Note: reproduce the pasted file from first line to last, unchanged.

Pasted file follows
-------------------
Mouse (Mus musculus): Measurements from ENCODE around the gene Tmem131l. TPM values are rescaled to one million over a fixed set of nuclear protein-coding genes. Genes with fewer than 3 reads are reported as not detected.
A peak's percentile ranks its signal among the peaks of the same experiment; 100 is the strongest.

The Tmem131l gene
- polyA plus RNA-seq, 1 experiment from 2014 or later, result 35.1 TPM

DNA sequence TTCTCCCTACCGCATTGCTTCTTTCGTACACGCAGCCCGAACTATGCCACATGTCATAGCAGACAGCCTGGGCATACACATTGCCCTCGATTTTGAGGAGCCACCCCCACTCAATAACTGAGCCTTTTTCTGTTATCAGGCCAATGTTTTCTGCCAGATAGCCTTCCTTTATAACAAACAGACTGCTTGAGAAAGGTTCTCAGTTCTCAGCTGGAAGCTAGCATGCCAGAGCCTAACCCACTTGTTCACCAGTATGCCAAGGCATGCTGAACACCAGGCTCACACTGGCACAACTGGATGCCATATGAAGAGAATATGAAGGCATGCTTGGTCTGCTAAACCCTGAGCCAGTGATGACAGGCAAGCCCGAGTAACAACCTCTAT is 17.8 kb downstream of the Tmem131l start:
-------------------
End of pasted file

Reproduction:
Mouse (Mus musculus): Measurements from ENCODE around the gene Tmem131l. TPM values are rescaled to one million over a fixed set of nuclear protein-coding genes. Genes with fewer than 3 reads are reported as not detected.
A peak's percentile ranks its signal among the peaks of the same experiment; 100 is the strongest.

The Tmem131l gene
- polyA plus RNA-seq, 1 experiment from 2014 or later, result 35.1 TPM

DNA sequence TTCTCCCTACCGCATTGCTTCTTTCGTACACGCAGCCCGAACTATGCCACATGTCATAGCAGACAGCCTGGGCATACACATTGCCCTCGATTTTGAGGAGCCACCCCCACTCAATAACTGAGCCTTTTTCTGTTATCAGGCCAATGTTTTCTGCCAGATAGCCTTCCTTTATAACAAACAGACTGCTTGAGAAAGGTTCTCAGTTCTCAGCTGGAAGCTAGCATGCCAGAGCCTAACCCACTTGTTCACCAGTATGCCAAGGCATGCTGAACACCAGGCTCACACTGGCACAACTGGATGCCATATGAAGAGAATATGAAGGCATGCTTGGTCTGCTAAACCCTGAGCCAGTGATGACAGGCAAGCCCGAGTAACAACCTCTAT is 17.8 kb downstream of the Tmem131l start: